DfE unprepared for challenges of pandemic

The Public Accounts Committee has claimed that the Department for Education had ‘no plan’ and was ‘unprepared’ for the challenges of the coronavirus pandemic.

This is despite the department being involved in a 2016 cross-government exercise on dealing with a pandemic.

MPs on the committee have been very critical of the Department for Education, saying that it ‘set no standards for in-school or remote learning during the rest of the school year’ after schools were closed to the majority of students in the early part of last year. This meant that ‘children had very unequal experiences’.

The Public Accounts Committee warns that the DfE has still not properly assessed its early response in order to learn lessons for the future.

MPs argue that amongst the issues that arose, children with special educational needs and disabilities found remote learning especially difficult, with some losing access to specialist support and equipment, whilst referrals to children’s social care services fell by 15 per cent and remain 10 per cent lower year-on-year.

According to the PAC, there is already evidence that the targeted elements of DfE’s catch-up programme to make up for lost learning may not be reaching the most disadvantaged children. The department lacks ‘specific detail’ about how it will ‘build the school system back better’, including how it will secure value for money from the £400 million it’s spent on IT equipment, and the £1.7 billion it has committed to the catch-up programme.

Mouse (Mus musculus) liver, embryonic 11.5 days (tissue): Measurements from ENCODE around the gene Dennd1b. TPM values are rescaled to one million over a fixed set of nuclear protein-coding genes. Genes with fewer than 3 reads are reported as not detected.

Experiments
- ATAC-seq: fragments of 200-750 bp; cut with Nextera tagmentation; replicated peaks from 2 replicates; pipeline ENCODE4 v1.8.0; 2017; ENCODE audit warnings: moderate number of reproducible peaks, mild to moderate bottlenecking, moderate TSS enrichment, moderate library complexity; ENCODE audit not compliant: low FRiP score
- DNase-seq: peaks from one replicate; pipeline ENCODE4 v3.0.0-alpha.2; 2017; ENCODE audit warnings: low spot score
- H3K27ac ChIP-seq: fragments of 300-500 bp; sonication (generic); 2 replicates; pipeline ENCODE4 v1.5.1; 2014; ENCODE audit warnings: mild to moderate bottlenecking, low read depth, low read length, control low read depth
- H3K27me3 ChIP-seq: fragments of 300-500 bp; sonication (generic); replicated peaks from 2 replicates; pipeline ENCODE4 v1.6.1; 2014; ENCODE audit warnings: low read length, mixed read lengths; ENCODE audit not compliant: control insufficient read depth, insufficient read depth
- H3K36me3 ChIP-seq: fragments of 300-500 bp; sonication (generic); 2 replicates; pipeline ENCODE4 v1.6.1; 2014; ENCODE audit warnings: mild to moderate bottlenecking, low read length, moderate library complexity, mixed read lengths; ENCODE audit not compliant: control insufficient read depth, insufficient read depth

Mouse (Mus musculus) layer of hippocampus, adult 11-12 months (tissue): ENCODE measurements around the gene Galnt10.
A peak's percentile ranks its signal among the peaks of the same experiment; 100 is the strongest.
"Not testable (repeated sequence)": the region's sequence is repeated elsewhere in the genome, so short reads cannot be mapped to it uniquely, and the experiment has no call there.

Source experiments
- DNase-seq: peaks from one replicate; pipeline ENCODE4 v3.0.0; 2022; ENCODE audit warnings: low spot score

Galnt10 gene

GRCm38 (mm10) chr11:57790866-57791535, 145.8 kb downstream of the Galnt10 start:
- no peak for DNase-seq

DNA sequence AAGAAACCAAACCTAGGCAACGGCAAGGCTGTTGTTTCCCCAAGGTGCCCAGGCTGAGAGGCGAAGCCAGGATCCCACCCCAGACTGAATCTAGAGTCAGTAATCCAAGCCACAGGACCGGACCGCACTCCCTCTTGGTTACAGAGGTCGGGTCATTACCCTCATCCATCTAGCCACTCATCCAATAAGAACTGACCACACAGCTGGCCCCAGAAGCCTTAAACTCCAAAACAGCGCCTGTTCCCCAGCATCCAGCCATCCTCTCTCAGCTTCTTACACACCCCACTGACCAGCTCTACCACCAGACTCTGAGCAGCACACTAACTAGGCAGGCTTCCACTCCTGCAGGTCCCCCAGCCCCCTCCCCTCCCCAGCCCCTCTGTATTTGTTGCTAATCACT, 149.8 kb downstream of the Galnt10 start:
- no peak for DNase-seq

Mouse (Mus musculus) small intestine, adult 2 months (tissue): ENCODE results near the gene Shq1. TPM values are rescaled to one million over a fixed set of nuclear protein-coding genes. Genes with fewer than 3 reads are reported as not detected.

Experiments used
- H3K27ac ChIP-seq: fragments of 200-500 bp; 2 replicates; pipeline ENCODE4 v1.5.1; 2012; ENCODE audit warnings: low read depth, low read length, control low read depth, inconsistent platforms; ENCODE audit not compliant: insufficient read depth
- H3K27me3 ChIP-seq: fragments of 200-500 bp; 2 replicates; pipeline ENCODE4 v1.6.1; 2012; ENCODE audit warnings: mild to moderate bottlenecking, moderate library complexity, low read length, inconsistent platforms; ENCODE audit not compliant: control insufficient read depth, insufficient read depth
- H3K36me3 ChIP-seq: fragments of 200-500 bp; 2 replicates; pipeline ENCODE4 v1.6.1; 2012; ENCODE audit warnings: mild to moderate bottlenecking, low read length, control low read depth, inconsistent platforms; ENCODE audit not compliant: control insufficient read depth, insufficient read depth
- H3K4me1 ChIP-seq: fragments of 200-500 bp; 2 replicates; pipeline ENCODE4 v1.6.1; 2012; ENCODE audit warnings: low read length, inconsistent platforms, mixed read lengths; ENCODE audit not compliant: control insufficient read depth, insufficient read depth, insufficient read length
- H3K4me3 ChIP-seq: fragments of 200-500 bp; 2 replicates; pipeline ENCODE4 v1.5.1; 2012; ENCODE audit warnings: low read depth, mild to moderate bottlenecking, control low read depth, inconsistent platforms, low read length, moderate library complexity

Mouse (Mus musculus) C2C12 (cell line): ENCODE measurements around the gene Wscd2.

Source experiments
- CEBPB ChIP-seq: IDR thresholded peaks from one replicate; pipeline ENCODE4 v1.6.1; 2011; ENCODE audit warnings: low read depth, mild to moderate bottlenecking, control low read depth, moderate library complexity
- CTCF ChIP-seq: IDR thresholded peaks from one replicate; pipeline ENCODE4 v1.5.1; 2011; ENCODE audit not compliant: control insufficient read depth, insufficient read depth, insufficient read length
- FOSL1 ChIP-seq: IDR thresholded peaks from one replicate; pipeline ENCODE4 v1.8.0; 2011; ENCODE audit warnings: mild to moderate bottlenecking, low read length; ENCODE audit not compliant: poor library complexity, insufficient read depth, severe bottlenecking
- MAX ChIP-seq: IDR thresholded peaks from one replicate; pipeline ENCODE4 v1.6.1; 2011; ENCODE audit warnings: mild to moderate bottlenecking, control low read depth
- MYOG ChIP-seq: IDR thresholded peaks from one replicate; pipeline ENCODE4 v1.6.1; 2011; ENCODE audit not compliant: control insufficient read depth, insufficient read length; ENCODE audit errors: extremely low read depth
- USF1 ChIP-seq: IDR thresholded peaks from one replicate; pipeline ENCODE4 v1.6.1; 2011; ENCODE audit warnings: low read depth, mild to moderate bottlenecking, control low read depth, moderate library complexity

Meg Hillier, chair of the Public Accounts Committee, said: “The pandemic has further exposed a very ugly truth about the children living in poverty and disadvantage who have been hit particularly hard during the pandemic. On-line learning was inaccessible to many children even in later lockdowns and there is no commitment to ongoing additional funding for IT. Schools will be expected to fund laptops out of their existing, and already squeezed, budgets.

"The committee was concerned that DfE appears uninterested in learning lessons from earlier in the pandemic, preferring to wait until the public enquiry which won’t report for years. It shows little energy and determination to ensure that its ‘catch-up’ offer is sufficient to undo the damage of the past 14 months.”

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